Heart Health & Healthy Life Choices

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We continue with a discussion on heart health during September, last week we looked at atherosclerosis and the importance of cholesterol. This week we are discussing healthy life choices, dieting, and some myths related to diets.

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Healthy Lifestyle Choices

Research has found that – eating a balanced diet rich in organic fruit and vegetables, leaner meats and fibre reduces heart disease risk.

Whether that diet is rich in fats, protein-rich or carb-rich matters less for cardiovascular health, as long as it contains a healthy balance. The quality of foods matters more than focusing on any specific macronutrients.

A study examined the cardiovascular health impacts of the three main components of our diets– fat, carbohydrates, and protein — called macronutrients.

The results of research have shown that balancing a healthy ratio of the macronutrients – fats, carbohydrates, and protein– were similarly effective in decreasing inflammation and injury to the heart muscle and in improving the heart health. Changing the macronutrients of the diet did not offer any other advantages.

One possible explanation is that the impact of diet on cardiac injury is fast and so the injury decreases rapidly after introducing a healthy diet. Dr. Stephen Juraschek, a study co-author, said:

Our findings support flexibility in food selection for people attempting to eat a healthier diet and should make it easier. With the average person eating fewer than two servings of fruit and vegetables a day, the typical American diet is quite different from any of these diets, which all included at least four to six servings of fruits and vegetables a day.”
“There are multiple debates about dietary carbs and fat, but the message from our data is clear: eating a balanced diet rich in fruits and vegetables, lean meats, and high in
fibre that is restricted in red meats, sugary beverages, and sweets, will not only improve cardiovascular risk factors but also reduce direct injury to the heart.”

YO-YO Dieting won’t do your Heart Any Favours

The more times you go on a yo-yo diet, the worse for your heart health. A lot of people struggle to maintain their ideal weight, but repeatedly losing and regaining pounds – known as YO-YO Dieting.
A new study found that women who lost at least 10 pounds, but then put that weight back on within a year, were more likely to have risk factors for heart disease. The more times someone went on a yo-yo diet, the worse their heart health.

Here are some myths related to diets and foods we eat.

Myth – A Low Fat Diet is Best
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Low-fat diets are the currently popular trend – they’re pretty much good for nothing. While a low-fat diet may potentially give you fast results concerning weight loss, it can seriously mess up your health. To keep your body and cholesterol in check, bring back the butter and remember that not all saturated fats are created equal. Some may be harmful while others beneficial or completely neutral. It all depends on the type of food.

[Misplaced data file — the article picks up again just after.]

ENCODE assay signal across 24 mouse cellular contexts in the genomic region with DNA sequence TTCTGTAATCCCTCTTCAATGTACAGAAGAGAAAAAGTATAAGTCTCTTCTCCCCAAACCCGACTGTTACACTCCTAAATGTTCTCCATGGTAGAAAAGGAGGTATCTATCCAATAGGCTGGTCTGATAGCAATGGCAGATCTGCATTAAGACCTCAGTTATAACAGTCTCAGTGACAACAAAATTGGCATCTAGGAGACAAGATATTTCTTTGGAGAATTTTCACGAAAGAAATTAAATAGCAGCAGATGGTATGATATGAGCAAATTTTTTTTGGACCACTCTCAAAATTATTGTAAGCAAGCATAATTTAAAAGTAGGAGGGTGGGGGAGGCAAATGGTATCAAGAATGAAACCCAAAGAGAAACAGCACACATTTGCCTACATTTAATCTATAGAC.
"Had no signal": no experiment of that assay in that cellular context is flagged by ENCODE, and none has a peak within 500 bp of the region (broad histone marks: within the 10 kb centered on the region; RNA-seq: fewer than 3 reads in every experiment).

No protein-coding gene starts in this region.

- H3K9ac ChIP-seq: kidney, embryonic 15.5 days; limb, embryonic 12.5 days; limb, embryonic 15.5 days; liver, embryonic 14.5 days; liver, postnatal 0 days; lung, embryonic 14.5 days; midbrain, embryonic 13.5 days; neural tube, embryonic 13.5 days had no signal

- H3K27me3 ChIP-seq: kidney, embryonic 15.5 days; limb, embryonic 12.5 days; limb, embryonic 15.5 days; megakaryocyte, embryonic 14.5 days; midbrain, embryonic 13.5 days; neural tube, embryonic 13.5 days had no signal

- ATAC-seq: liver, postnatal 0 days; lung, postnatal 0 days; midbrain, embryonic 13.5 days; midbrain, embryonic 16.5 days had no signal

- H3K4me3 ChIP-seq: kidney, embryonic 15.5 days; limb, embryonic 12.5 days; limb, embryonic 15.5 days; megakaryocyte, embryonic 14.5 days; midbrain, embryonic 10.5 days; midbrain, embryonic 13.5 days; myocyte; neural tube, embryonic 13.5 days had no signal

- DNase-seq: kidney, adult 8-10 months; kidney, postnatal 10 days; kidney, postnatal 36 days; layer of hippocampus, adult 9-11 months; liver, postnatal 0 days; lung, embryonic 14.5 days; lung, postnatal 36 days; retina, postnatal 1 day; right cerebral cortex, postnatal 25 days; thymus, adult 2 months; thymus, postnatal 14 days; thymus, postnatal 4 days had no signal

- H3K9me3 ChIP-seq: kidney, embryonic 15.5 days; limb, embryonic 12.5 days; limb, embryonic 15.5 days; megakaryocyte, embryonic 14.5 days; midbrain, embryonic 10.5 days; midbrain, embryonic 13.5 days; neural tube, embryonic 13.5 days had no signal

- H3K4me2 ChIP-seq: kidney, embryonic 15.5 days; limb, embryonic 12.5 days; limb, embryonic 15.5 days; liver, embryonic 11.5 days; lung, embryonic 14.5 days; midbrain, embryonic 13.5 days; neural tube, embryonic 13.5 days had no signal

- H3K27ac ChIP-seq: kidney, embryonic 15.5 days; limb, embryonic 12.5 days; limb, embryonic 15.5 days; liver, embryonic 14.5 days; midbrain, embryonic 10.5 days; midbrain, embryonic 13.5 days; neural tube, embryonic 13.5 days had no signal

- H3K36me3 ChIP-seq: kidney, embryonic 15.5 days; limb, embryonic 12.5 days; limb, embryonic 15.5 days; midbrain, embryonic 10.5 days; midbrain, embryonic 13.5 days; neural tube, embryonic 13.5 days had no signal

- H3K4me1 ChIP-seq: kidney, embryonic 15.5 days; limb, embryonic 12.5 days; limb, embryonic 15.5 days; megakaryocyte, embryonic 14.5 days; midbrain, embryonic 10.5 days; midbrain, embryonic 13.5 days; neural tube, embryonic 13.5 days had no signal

To reduce triglycerides and raise “good” cholesterol, go with a low-carb diet and the right cholesterol supplements like Rychol or Abana; lessen the intake of foods like white bread, potatoes, white rice, crackers, and sugar. Also, do remember that even though high cholesterol may be due to your diet, the most significant factor in cholesterol levels is INFLAMMATION.

Myth – Eggs are the Enemy
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Start eating eggs again!!!! They only have a slight effect on blood cholesterol. It appears that even people with coronary heart disease can consume two eggs per day for six weeks without experiencing any adverse effects on their cholesterol levels. Eggs are also a good source of choline….which plays a role in memory, and antioxidants such as zeaxanthin and lutein which help prevent macular degeneration.

Heart Health – Some Tips To Ponder

Although you might know that eating certain foods can increase your heart disease risk, it’s often tough to change your eating habits. Whether you have years of unhealthy eating under your belt or you simply want to fine-tune your diet, here are eight heart-healthy diet tips. Once you know which foods to eat more of and which foods to limit, you’ll be on your way toward a heart-healthy diet.

1. Control Your Portion Size

How much you eat is just as important as what you eat. Overloading your plate, taking seconds and eating until you feel stuffed can lead to eating more calories than you should. Portions served in restaurants are often more than anyone needs.

2. Eat More Fresh Fruit & Vegetables
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Load your plate with the fresh raw or steamed vegetables and avoid those swimming in creamy sauces, crumbed or deep-fried. Canned or dried/preserved fruits have loads of hidden sugars – so be sure to avoid these on the desert & snack menu (unless the fruits are organically sun-dried and not preserved in sugars or syrups.

3. Select Wholegrain Food